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The Great (?) Twitter Takeover

What will Twitter’s new landlord mean for your content marketing program? Not much in the short term, says Robert Rose. The long term is an unwritten story. Watch the short video or read the transcript to find out where he hopes it goes next.

Watch the episode:

Aired: April 29, 2022

Read the transcript

Hello everybody, Robert Rose here with the news. It’s what’s new and what’s important in the world of Content Marketing. It’s the news you need to lead in the practice of Content marketing and content strategy.

And for the best in best practices – you can always go to

Can you guess what the one item in the news this week might be? Hmm … I wonder.

Unless you were under a rock the last week, the big news (really the only thing dominating all our inboxes this week) was Twitter agreeing to be purchased by Elon Musk for the tidy sum of $44 billion.

The world’s richest person is buying the very small social media network. Remember: Twitter is barely in the top 15 global social networks – behind Facebook and Instagram by a factor of almost 10x, and behind TikTok, Snapchat, and even Pinterest. That’s right – Pinterest is bigger than Twitter.

Twitter has a ton of notoriety for who’s on the platform and who makes the most use of it. And one of those “whos” is the new owner: Mr. Elon Musk.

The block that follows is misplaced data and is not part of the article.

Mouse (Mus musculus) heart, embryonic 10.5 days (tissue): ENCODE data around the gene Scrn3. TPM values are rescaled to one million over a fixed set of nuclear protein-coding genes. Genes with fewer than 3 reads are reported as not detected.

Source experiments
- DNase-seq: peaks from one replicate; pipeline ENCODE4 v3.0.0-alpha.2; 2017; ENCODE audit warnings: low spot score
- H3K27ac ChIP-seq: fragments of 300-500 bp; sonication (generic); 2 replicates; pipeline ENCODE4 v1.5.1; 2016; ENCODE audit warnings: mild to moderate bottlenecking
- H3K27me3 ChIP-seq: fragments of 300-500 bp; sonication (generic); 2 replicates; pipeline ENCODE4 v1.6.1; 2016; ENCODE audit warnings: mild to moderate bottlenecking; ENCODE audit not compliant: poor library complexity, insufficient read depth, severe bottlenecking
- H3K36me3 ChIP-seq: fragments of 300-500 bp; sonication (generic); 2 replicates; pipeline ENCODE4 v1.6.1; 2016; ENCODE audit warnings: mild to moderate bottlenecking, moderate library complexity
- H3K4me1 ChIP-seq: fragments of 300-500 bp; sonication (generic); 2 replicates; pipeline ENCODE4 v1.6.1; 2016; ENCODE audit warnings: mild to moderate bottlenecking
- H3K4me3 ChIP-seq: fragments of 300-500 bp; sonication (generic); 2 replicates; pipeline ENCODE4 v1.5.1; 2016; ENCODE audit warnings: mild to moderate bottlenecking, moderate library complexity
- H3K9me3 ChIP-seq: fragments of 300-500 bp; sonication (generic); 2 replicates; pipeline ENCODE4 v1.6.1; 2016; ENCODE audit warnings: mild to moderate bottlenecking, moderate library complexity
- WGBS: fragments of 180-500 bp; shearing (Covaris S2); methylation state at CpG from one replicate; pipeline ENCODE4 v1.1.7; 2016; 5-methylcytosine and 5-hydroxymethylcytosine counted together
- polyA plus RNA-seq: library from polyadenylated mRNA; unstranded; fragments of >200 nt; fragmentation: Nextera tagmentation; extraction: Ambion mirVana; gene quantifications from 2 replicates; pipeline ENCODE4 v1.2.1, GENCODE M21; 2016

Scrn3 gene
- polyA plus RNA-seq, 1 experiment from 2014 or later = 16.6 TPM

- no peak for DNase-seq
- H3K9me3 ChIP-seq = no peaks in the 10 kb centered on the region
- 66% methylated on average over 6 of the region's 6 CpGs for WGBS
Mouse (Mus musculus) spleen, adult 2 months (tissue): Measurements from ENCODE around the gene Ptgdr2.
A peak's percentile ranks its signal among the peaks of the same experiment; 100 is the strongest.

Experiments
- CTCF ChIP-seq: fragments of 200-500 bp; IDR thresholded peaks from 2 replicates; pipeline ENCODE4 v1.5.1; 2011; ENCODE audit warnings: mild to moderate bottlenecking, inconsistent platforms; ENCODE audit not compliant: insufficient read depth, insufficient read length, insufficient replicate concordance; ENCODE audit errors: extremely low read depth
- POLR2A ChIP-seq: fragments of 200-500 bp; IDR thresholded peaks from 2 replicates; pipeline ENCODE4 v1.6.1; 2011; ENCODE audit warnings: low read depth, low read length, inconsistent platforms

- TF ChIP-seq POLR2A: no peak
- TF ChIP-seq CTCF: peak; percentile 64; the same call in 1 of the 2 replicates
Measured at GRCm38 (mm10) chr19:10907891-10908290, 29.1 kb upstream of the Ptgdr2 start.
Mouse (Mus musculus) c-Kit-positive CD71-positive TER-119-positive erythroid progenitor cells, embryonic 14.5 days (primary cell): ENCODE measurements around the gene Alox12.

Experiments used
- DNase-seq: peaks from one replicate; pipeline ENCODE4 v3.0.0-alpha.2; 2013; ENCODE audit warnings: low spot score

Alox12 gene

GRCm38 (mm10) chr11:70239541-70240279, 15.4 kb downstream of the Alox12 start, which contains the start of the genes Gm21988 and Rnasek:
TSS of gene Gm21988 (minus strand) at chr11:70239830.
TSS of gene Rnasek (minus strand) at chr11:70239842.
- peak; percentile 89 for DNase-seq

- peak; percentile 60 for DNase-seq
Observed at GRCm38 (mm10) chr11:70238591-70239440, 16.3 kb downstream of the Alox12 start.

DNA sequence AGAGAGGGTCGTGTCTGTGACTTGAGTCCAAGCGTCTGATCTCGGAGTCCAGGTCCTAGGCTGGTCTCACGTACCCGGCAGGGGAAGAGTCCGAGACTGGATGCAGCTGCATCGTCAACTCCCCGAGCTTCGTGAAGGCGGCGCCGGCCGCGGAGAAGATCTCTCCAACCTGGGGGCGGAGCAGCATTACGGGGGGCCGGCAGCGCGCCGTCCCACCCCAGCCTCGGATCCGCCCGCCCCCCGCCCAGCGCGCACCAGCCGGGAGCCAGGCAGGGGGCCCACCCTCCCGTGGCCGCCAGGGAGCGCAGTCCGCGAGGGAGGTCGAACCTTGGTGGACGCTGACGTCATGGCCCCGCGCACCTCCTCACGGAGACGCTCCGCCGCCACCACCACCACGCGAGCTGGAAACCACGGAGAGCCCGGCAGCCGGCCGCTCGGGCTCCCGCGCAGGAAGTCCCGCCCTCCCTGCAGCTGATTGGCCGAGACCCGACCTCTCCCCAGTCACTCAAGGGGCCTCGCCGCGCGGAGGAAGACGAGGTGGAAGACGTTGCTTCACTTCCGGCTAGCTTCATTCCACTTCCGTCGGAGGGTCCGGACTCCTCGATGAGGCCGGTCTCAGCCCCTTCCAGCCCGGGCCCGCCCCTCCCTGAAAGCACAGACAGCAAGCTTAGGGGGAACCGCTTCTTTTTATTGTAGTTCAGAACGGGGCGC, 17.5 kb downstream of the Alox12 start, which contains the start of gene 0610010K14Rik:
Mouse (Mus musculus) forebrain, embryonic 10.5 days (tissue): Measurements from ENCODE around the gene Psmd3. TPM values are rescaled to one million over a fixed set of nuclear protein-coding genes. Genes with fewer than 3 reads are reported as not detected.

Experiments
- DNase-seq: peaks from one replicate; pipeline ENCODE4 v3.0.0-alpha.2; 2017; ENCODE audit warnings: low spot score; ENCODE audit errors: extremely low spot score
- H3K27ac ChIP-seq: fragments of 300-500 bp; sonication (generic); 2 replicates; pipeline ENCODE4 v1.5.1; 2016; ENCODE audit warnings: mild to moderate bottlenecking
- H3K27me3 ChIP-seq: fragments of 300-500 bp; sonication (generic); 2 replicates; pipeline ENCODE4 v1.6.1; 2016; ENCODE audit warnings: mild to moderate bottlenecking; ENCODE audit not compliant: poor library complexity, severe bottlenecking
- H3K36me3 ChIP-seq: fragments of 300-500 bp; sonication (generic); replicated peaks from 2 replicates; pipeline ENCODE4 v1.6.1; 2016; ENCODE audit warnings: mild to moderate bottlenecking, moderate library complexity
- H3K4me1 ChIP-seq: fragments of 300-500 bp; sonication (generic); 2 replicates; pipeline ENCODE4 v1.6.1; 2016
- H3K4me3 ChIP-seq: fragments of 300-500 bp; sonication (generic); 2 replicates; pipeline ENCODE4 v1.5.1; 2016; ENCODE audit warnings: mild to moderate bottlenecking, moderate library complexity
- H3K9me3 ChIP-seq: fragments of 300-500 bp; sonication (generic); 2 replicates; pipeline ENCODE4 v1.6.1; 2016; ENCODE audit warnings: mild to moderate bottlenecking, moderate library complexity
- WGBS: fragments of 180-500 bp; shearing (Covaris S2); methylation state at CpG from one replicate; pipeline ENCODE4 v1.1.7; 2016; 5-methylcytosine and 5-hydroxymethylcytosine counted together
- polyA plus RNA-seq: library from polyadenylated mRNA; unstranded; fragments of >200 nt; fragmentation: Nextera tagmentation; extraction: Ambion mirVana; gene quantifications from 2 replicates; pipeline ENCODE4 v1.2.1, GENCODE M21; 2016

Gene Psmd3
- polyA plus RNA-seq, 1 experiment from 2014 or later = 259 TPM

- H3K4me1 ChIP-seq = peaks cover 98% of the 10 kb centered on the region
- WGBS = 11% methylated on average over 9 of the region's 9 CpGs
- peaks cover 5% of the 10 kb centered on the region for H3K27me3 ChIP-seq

I won’t spend too much time on the news because it is, after all, covered just about anywhere. And if your social feed is like mine, everybody has a hot take.

What does Elon Musk acquiring Twitter mean for marketing?

Nobody knows. If this were a normal leveraged buyout to take a company private – which is what Mr. Musk is doing – we would most likely see big cost-cutting measures and an attempt to free up cash flow to pay back the loans needed to facilitate the purchase.

Except, in this case, Mr. Musk leveraged his assets to get this deal done. According to reports, more than two-thirds of the financing package comes from Mr. Musk’s own assets (including Tesla stock).

So, when Mr. Musk says it’s “not about the money,” he’s kinda right. Anything is possible. He just really wants this company for some reason.

But with the assumption (and I realize that it is just that) that Mr. Musk does care about the company’s future, what can marketers expect?

Our take: Not a lot. Certainly not in the short term. It’s unlikely that we’ll see extreme changes happen in the short term – other than a lot of noisy news around free speech and the exodus of some audiences from the platform in protest.

The short-term reality is that brands will continue to use Twitter to engage audiences, release announcements, field complaints from customers, and generally try to promote content.

So, what are we telling clients about Twitter? Unless your point of view and sense of ethics compel you to leave the platform (and that’s always a reason to leave any platform) – it’s business as usual. If you’re finding success on Twitter – you’ll probably continue to find that. If you’re not – well, it may be time to revisit that strategy anyway.

The only thing I know is true is that the number of potential outcomes (both good and bad) for Twitter is a lot more plentiful than they were a week ago.

I hope that the circus comes to an end – and the smart people at the company who are trying to build something great can focus on doing exactly that.

And that’s three minutes of news you need to lead in Content Marketing. I’m Robert Rose.

Remember: It’s your story. Tell it well.

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